RS: Do you think kids have their own version of The Blur?

DS: Oh, gosh, absolutely. There is this perspective you have, especially when you’re younger, when what you know starts from a very small place. It starts at home. Your home is the whole universe. And then when you finally go to school, the town you grow up in feels like it’s so immense, and you haven’t even explored it all. Children’s perception of minutes and hours is so much more than what they actually are. But as you get older, speaking from my own experience, once you hit twenty or twenty-one, the years seem to move faster and faster and faster. I feel like I became forty-six in just an instant, compared to the amount of time it took for me to turn ten. Waiting to turn ten felt like an eternity.

RS: I also wonder if there’s a more prosaic reason for why time seems to rush by for adults, and that’s because we’ve had so much more of it. When you’re six years old and you’re waiting for Christmas, a year is forever, because it’s one-sixth of your entire lifespan. But when you’re sixty-five, my age, that’s sixty-five Christmases. You’ve experienced more time, so each discrete moment of it is a smaller piece.

ML: For me, I feel like the flip side of that is — for my kids, one of their favorite things to do is to grab our phones and scroll back to old pictures. Since time is more compressed for them, a picture from two years back feels like lifetimes ago to them. They’ll look at a picture from 2018, and they talk about it as if they’re doing a retrospective on World War II.

RS: You’re taking in so much when you’re a kid, and as adults we’re just maintaining a lot of the time.

DS: Seeing how much kids have to study for AP History stresses me out. Being a kid can be pretty stressful when I think back on it. The faster time comes, there’s more history that’s being lived, and more experiences to be had, there’s just more things that you have to consume in order to do something like take an AP History test. Being a kid sounds so rough now.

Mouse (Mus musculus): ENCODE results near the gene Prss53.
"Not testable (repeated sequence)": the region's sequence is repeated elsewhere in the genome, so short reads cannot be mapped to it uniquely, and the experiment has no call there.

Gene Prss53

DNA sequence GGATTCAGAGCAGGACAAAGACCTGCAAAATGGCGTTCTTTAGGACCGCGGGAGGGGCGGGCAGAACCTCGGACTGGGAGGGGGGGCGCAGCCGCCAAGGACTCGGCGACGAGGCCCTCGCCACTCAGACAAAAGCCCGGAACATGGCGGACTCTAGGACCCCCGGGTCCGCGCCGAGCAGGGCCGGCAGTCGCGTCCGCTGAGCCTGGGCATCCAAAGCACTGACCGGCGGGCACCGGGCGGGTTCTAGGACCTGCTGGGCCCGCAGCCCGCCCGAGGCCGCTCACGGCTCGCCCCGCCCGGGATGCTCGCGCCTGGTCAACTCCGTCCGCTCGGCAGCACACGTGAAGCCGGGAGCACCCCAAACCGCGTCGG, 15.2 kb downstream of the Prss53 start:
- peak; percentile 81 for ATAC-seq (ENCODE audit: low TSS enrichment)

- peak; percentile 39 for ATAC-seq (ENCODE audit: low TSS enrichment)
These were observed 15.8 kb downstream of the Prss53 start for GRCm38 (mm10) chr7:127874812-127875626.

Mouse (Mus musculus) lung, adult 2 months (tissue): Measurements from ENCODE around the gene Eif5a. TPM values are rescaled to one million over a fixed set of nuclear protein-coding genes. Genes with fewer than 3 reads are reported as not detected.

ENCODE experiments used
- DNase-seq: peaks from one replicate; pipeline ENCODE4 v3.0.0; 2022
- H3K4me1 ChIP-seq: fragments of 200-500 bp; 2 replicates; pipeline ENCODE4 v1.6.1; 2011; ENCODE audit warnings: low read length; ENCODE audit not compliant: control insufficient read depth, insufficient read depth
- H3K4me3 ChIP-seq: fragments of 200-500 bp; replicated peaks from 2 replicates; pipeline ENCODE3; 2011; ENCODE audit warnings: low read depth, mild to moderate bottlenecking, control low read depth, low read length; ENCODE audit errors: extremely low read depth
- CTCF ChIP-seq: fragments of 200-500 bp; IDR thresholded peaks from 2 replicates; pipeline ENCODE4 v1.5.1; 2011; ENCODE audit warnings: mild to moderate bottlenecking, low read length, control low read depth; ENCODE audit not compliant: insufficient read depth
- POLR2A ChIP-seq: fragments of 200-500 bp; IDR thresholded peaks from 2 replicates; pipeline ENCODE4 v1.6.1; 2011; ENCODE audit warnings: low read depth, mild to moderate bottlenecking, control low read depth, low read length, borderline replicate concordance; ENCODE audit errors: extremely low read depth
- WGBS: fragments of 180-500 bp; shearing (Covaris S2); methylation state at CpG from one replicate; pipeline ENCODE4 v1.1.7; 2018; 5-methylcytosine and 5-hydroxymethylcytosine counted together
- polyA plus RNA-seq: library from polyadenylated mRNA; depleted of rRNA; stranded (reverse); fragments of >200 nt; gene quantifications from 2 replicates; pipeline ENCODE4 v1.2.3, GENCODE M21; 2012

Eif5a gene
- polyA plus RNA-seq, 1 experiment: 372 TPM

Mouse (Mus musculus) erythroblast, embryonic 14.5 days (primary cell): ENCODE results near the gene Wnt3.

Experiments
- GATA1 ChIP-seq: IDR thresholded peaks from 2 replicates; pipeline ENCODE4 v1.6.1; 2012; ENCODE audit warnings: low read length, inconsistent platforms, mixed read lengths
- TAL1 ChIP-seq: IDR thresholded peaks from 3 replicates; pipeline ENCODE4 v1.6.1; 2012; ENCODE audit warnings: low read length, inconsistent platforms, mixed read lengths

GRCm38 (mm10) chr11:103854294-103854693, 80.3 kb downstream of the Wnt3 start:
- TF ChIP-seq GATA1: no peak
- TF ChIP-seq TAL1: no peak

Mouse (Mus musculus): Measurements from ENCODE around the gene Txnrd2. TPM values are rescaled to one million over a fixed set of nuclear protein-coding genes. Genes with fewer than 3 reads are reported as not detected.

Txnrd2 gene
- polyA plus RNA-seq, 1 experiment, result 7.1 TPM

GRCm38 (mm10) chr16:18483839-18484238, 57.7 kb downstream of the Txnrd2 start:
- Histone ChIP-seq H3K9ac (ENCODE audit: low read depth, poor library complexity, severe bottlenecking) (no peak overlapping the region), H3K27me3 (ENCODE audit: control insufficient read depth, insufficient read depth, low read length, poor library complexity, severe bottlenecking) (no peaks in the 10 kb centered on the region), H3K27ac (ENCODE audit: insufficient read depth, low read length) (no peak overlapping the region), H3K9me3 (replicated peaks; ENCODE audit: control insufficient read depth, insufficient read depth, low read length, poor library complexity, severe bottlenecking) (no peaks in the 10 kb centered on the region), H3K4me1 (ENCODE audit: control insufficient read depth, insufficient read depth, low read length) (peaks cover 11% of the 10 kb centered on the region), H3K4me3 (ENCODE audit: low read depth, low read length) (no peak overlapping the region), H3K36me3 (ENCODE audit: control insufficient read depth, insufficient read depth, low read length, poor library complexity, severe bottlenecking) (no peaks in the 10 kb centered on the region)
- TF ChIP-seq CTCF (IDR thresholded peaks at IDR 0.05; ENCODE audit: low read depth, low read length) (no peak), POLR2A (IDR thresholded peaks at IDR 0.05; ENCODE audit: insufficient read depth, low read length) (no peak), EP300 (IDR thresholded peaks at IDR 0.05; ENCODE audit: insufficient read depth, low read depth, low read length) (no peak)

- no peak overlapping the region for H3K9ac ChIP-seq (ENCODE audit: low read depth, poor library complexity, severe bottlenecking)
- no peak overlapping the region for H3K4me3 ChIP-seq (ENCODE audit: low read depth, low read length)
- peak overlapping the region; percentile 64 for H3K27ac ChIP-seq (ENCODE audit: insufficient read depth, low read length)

RS: I wouldn’t want to do it, myself.

DS: There are those questions about whether or not you’d relive your childhood. I just think about junior high and say absolutely not. Never.

RS: How do you perceive The Blur being read together by an adult and a child?

ML: That’s a great question. My hope is always that a book will operate on multiple levels. When you’re reading with a child, the child will get the adrenaline rush of seeing themselves as a superhero, running around the world, having madcap adventures. And there’s something about seeing frazzled parents that kids always get a kick out of. Adults will read it with another perspective, more the passage of time and nostalgia side of things. I hope that different people reading the same book at the same time will pull out different meanings and different experiences from it.

DS: I tend to think that a child will perceive this book differently over time. A young child will probably look at it more like a guide of what’s to come in the future. Oh, I’m going to get braces. I’ll probably take piano lessons at some point, driving lessons at some point. But as they get older, around the point of graduating from high school, they’re going to have a different perspective; they’ll reflect back with their parents. Books such as Oh, the Places You’ll Go! tend to celebrate post-graduation life; they say, “Go out there and be something great!” Our book circles back on the family and says, “Look at the beautiful journey we had.”